Widowed John Brady is the Chief of Police in small town Galesburg, Illinois, where he has lived most of his life. His only offspring, Pete Brady, is a bright high school senior. John has been in turmoil since the suspicious death of his wife Catherine years earlier, which he always believed had something to do with her boss, Dr. Le Sange, who himself died shortly after Catherine's passing. Only recently has John and Pete's home life gotten back on track with John dating Barbara Moorehead, a waitress at the local hangout, she who has known John for some time. John's life takes a turn for the worse when he has to investigate the brutal slashing murders of four townsfolk in four separate incidents. A brief eyewitness statement to one of the murders before the eyewitness herself is murdered is the only substantive evidence. However, the three other victims were the sons of long time friends of his. Those three friends have a special connection to John's past. As such, he believes if the ... Written by
Definitely a film with its own personality, Strange Behavior can best be appreciated by those that remember when films didn't require fast editing to appease the short attention spans of MTV-weened young'ns. With lines like the one about the "fat ones" delivered by the great Charles Lane and a vision of a 1950s style small town set in the "present" (something director Michael Laughlin and writer Bill Condon again brought us in Strange Invaders), the film was a splendid hybrid of old fashioned Twilight Zone ambiance and the fun, then-fresh exuberance of New Wave music and sheer sense of FUN. To top off the great mix: a Tangerine Dream score.
Mad Scientists, teens partying (but in the pre-MTV, pre-home computer kind of ways), mysterious killings, and....strange behavior! Oh, and the kind of impromptu group dance that was a heck of a lot more fun than the big dance scene in Footloose! Where else would a sudden dance sequence just seem to fit into a film -- the way Strange Behavior smoothly incorporates old-style thrills with humor and wit, having a bunch of teens break out into dance to the song "Lightning Strikes" doesn't seem so unusual, especially since the theme of the party was 1960s TV characters! Disguising the location of New Zealand as an Illinois town was quite a treat as well.
The story could have easily been done a number of times: small midwestern town, teens used as behavioral science subjects, mysterious murders by different killers...but of course the collaboration of Laughlin and Condon assures us this is not going to be typical. the focus is not to scare you out of your wits, but to offer something more mysterious. Add to that a very great choice for the cast (including more seasoned actors the likes of Michael Murphy, Fiona Lewis, Louise Fletcher, Charles Lane and others, plus the ever-smoking Dey Young and Dan Shor bring a likable aspect as well without being pushy teens) and an eye for design, Strange Behavior rises far above the cookie-cutter horror (particularly slasher) films of that time, and even in the present. There are many master shots that go for lengthy takes, and those of us that care more for story and dialogue can savor what's going on. I wouldn't be surprised that younger audiences that are used to fast cuts and one-liners would find this film too slow (and then again youth that are smarter might embrace this as other films from over 20 years ago). The minimal bloodletting works just as well, and the needle-in-the-eye trick can still illicit a good squirm today just as it did in 1981.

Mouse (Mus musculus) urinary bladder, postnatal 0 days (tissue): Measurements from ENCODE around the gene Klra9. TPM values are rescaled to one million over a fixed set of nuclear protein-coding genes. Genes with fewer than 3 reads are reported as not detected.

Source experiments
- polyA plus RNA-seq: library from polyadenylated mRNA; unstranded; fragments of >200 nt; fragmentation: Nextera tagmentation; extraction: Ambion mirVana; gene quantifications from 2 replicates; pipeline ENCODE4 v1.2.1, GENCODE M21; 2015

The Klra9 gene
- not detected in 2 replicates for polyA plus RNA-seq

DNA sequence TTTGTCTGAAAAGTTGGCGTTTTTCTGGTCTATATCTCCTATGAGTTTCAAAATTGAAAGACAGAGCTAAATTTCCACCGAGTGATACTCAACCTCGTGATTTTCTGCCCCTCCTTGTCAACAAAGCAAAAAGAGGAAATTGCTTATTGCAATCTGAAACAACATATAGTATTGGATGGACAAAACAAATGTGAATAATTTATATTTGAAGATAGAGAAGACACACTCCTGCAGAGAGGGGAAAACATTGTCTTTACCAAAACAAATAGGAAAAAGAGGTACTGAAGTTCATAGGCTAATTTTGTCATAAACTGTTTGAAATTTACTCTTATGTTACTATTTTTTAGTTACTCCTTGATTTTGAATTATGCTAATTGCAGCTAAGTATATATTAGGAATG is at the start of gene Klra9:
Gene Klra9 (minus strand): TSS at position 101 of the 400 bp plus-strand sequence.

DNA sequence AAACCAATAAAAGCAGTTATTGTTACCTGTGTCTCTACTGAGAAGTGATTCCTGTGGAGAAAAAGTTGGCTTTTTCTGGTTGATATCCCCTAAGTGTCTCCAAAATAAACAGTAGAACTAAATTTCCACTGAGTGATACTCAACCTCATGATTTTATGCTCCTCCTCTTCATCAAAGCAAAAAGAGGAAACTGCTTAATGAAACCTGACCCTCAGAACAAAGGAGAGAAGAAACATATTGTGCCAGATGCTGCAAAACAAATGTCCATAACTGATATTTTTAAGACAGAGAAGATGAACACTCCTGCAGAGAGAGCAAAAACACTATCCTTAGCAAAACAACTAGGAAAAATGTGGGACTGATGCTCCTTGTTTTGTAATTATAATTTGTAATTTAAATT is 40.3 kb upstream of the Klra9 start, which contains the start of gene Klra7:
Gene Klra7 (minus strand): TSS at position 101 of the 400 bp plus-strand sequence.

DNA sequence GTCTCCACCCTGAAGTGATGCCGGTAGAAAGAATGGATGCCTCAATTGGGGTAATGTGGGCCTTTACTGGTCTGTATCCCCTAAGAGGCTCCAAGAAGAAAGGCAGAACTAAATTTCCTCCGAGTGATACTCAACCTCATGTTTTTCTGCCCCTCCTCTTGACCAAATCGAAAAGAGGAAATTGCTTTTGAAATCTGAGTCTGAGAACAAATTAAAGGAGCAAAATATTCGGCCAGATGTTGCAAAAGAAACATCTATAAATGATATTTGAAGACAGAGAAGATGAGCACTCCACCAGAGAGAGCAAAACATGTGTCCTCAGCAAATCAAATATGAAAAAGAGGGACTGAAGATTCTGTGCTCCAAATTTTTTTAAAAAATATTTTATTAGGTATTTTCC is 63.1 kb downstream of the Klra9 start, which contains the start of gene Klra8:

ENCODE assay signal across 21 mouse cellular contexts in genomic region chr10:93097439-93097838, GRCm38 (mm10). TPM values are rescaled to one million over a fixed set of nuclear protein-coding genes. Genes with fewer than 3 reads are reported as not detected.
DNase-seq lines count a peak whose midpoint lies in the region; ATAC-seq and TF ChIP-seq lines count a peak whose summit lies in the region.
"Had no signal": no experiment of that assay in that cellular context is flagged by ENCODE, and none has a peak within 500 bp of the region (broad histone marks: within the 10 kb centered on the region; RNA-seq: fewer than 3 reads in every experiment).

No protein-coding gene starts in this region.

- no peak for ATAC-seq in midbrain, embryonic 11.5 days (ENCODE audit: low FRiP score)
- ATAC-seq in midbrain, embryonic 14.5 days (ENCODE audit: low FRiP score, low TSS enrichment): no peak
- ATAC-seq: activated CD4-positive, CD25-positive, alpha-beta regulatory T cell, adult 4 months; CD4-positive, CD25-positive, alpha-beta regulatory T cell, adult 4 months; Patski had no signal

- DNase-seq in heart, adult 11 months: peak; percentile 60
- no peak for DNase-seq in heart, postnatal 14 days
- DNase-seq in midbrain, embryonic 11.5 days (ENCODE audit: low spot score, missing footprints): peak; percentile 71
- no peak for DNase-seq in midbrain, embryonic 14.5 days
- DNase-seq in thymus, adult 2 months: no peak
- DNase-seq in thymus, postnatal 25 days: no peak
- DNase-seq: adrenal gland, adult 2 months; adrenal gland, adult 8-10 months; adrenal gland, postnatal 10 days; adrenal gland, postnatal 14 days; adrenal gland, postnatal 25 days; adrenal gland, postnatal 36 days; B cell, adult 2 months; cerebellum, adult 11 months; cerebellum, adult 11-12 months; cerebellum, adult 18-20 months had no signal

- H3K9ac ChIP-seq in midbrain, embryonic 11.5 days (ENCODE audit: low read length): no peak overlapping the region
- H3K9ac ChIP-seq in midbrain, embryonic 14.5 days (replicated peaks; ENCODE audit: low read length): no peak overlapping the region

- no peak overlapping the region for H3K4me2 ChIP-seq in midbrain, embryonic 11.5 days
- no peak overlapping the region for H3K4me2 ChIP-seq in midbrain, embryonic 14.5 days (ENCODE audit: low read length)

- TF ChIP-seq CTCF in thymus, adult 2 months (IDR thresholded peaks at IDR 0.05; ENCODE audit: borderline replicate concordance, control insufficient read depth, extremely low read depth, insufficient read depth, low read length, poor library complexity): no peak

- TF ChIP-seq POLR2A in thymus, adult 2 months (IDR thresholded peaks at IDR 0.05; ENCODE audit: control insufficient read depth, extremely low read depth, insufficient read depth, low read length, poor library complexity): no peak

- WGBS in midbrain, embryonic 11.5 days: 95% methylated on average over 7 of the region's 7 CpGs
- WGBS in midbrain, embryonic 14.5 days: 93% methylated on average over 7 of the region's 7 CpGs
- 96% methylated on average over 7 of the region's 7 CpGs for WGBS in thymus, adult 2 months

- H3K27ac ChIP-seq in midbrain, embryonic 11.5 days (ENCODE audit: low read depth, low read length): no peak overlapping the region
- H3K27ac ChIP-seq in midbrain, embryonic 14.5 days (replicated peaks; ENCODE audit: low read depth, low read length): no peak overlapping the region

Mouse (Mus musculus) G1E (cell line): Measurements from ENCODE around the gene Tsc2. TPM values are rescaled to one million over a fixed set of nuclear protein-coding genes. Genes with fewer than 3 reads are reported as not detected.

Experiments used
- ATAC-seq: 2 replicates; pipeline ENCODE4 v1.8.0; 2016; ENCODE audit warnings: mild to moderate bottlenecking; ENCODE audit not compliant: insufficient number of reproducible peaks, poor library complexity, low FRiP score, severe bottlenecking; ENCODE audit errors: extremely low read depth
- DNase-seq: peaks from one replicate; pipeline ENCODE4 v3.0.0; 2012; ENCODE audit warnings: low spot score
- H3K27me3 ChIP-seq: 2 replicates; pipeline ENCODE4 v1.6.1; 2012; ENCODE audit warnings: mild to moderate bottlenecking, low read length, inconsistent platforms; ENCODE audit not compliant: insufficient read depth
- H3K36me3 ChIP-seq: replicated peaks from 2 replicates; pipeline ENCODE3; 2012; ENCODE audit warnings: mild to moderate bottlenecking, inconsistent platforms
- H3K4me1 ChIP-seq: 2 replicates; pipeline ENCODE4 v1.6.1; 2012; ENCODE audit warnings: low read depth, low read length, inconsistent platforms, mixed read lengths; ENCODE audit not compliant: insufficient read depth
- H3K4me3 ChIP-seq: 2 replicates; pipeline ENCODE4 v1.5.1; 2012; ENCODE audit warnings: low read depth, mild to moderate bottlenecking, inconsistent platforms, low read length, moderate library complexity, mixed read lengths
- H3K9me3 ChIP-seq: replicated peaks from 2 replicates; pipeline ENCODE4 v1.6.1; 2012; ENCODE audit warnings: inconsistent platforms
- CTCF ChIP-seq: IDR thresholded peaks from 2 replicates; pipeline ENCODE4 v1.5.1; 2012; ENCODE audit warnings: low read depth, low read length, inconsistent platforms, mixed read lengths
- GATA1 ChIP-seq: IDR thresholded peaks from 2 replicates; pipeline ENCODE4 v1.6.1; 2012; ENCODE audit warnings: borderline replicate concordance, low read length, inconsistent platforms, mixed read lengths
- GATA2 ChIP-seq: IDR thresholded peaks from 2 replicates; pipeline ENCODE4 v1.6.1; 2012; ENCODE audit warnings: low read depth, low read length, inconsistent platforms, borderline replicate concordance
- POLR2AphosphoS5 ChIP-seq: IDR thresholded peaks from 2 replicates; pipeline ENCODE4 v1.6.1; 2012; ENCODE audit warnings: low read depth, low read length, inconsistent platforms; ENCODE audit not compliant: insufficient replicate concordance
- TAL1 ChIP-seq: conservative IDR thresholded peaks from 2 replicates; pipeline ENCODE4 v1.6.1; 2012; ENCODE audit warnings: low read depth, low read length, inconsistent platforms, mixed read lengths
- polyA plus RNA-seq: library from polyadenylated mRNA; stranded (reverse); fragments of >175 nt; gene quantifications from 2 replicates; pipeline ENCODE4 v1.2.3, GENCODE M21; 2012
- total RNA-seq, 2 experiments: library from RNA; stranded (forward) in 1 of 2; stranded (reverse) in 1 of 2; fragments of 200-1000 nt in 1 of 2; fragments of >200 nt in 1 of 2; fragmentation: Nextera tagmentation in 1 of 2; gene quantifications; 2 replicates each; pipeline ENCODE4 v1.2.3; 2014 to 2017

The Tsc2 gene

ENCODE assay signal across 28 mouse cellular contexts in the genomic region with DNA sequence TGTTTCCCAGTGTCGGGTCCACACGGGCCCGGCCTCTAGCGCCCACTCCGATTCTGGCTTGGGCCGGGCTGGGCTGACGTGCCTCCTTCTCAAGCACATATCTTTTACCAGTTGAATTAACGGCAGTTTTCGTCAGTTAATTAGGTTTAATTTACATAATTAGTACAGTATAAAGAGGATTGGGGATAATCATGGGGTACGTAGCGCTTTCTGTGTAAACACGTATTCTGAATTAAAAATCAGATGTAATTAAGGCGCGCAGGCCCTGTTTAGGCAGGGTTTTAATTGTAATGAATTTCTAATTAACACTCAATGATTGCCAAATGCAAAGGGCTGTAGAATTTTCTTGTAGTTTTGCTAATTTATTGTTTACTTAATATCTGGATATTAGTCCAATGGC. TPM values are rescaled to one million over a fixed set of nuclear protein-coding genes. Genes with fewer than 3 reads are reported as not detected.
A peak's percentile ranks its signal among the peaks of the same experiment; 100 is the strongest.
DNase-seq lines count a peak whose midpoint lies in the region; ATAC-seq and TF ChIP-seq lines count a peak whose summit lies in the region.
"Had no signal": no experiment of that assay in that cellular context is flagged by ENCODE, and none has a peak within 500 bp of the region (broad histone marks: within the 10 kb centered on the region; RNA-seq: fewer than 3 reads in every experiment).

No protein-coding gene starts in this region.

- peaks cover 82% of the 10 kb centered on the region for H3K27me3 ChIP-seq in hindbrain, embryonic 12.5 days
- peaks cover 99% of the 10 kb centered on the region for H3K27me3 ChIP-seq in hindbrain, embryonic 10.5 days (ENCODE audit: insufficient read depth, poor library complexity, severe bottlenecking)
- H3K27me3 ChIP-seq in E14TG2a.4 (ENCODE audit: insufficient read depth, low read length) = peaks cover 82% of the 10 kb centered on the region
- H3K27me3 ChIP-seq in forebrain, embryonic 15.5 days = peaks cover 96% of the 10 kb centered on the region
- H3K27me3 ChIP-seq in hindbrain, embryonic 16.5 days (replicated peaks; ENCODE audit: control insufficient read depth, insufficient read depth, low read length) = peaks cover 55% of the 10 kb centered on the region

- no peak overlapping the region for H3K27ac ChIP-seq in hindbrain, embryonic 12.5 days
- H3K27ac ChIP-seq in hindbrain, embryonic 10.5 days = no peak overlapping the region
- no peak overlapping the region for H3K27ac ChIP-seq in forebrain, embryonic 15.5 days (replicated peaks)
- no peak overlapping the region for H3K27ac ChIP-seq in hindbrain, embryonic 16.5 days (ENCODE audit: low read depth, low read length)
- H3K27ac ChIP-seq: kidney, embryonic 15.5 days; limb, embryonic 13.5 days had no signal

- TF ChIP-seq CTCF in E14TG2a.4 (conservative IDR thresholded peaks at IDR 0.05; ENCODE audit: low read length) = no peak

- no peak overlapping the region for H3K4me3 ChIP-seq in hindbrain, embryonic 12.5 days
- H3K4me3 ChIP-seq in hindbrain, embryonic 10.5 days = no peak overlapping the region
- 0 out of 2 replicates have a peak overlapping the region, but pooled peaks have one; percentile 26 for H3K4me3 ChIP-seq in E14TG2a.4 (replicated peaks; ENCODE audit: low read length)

It's great to see that Strange Behavior has influenced other films: Fiona Lewis' hairdo inspired the one Sean Young had in Blade Runner, and it's obvious the lackluster film Disturbing Behavior from 1998 was, to put it kindly, "inspired" by Strange Behavior. Joe Dante even wanted Fiona Lewis for Innerspace based on her being seen in this film.
Strange Behavior is a great reminder of how things were so much more based on literal creativity and storytelling. Nowadays, it's all about special effects done digitally and pushing soundtracks from bands or music styles no one's going to care about 10 years from now. Laughlin and Condon were smart enough to give us elements that remain to this day unique, memorable, and never wearing out their welcome. Sure, by today's standards the film may not seem so shocking, but having come from being a "teen" back in 1980, it was refreshing for its time and has well earned its cult status. Sure, even the songs in it are more cool than what's considered a hit these days!
Thank goodness Elite Entertainment has released the DVD in the film's original aspect ratio of 2.35:1, which also gives that widescreen feel of the 1950s thrillers in which Strange Behavior resembles so well. It makes my life much more fulfilling knowing such gems as this one are being given the respect and care in their restoration. Ignore the lower IMDb rating that it has at this time (just over a 4), because I feel it's being given a low rating by those who are too familiar with recent "shockers." The general reviews by the press were quite good for Strange Behavior back when it was released, and I for one feel that I do know a bit more about what quality is since I've experienced these kinds of films and their evolution up through to today's more slicker productions. It's also why you're hearing more references to older TV shows and songs in today's advertisements: they just don't make 'em like they used to, and there's just more distinction and personality in things from way back when! Or at least, some of them, since this film definitely was different from anything else when IT was released. Long live Strange Behavior!
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